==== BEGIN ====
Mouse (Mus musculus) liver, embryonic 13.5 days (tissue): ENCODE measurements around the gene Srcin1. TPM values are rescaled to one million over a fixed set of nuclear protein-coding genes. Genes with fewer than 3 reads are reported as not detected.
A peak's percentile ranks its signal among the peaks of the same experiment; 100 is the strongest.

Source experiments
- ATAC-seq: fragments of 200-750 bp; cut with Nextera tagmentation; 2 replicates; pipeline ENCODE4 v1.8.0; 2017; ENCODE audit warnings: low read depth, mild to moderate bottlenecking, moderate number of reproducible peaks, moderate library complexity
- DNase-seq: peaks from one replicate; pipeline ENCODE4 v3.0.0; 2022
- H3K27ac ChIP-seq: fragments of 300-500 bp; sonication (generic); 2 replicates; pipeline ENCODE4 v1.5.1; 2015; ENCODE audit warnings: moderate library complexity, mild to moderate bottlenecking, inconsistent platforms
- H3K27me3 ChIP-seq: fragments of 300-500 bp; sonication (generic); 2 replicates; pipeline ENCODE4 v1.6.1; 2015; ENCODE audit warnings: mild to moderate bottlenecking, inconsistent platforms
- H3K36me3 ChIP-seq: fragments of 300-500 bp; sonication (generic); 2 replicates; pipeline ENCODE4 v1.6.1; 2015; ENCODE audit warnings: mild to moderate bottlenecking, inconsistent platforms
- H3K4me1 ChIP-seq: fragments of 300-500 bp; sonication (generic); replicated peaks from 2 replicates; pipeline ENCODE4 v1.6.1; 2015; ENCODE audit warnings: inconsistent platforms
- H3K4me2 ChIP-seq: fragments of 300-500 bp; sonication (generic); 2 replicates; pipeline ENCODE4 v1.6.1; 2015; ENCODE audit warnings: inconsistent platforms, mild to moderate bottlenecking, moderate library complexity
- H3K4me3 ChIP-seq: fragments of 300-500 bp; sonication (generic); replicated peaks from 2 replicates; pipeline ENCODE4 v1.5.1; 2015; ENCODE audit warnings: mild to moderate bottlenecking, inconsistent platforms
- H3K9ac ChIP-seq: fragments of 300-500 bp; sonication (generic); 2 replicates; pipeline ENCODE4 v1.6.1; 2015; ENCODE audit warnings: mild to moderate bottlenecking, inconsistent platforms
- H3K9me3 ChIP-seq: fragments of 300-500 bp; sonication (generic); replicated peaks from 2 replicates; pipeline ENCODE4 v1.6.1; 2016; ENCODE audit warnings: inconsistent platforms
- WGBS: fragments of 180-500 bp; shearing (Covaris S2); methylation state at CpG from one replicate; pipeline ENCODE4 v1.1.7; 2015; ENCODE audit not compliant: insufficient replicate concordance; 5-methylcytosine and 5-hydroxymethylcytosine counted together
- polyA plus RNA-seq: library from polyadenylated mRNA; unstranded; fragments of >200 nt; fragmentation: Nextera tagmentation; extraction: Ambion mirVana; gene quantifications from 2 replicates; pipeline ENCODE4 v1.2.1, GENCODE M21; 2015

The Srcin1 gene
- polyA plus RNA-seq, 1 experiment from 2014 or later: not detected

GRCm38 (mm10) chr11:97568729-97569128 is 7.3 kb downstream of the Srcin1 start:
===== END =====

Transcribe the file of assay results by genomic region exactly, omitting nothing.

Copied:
Mouse (Mus musculus) liver, embryonic 13.5 days (tissue): ENCODE measurements around the gene Srcin1. TPM values are rescaled to one million over a fixed set of nuclear protein-coding genes. Genes with fewer than 3 reads are reported as not detected.
A peak's percentile ranks its signal among the peaks of the same experiment; 100 is the strongest.

Source experiments
- ATAC-seq: fragments of 200-750 bp; cut with Nextera tagmentation; 2 replicates; pipeline ENCODE4 v1.8.0; 2017; ENCODE audit warnings: low read depth, mild to moderate bottlenecking, moderate number of reproducible peaks, moderate library complexity
- DNase-seq: peaks from one replicate; pipeline ENCODE4 v3.0.0; 2022
- H3K27ac ChIP-seq: fragments of 300-500 bp; sonication (generic); 2 replicates; pipeline ENCODE4 v1.5.1; 2015; ENCODE audit warnings: moderate library complexity, mild to moderate bottlenecking, inconsistent platforms
- H3K27me3 ChIP-seq: fragments of 300-500 bp; sonication (generic); 2 replicates; pipeline ENCODE4 v1.6.1; 2015; ENCODE audit warnings: mild to moderate bottlenecking, inconsistent platforms
- H3K36me3 ChIP-seq: fragments of 300-500 bp; sonication (generic); 2 replicates; pipeline ENCODE4 v1.6.1; 2015; ENCODE audit warnings: mild to moderate bottlenecking, inconsistent platforms
- H3K4me1 ChIP-seq: fragments of 300-500 bp; sonication (generic); replicated peaks from 2 replicates; pipeline ENCODE4 v1.6.1; 2015; ENCODE audit warnings: inconsistent platforms
- H3K4me2 ChIP-seq: fragments of 300-500 bp; sonication (generic); 2 replicates; pipeline ENCODE4 v1.6.1; 2015; ENCODE audit warnings: inconsistent platforms, mild to moderate bottlenecking, moderate library complexity
- H3K4me3 ChIP-seq: fragments of 300-500 bp; sonication (generic); replicated peaks from 2 replicates; pipeline ENCODE4 v1.5.1; 2015; ENCODE audit warnings: mild to moderate bottlenecking, inconsistent platforms
- H3K9ac ChIP-seq: fragments of 300-500 bp; sonication (generic); 2 replicates; pipeline ENCODE4 v1.6.1; 2015; ENCODE audit warnings: mild to moderate bottlenecking, inconsistent platforms
- H3K9me3 ChIP-seq: fragments of 300-500 bp; sonication (generic); replicated peaks from 2 replicates; pipeline ENCODE4 v1.6.1; 2016; ENCODE audit warnings: inconsistent platforms
- WGBS: fragments of 180-500 bp; shearing (Covaris S2); methylation state at CpG from one replicate; pipeline ENCODE4 v1.1.7; 2015; ENCODE audit not compliant: insufficient replicate concordance; 5-methylcytosine and 5-hydroxymethylcytosine counted together
- polyA plus RNA-seq: library from polyadenylated mRNA; unstranded; fragments of >200 nt; fragmentation: Nextera tagmentation; extraction: Ambion mirVana; gene quantifications from 2 replicates; pipeline ENCODE4 v1.2.1, GENCODE M21; 2015

The Srcin1 gene
- polyA plus RNA-seq, 1 experiment from 2014 or later: not detected

GRCm38 (mm10) chr11:97568729-97569128 is 7.3 kb downstream of the Srcin1 start: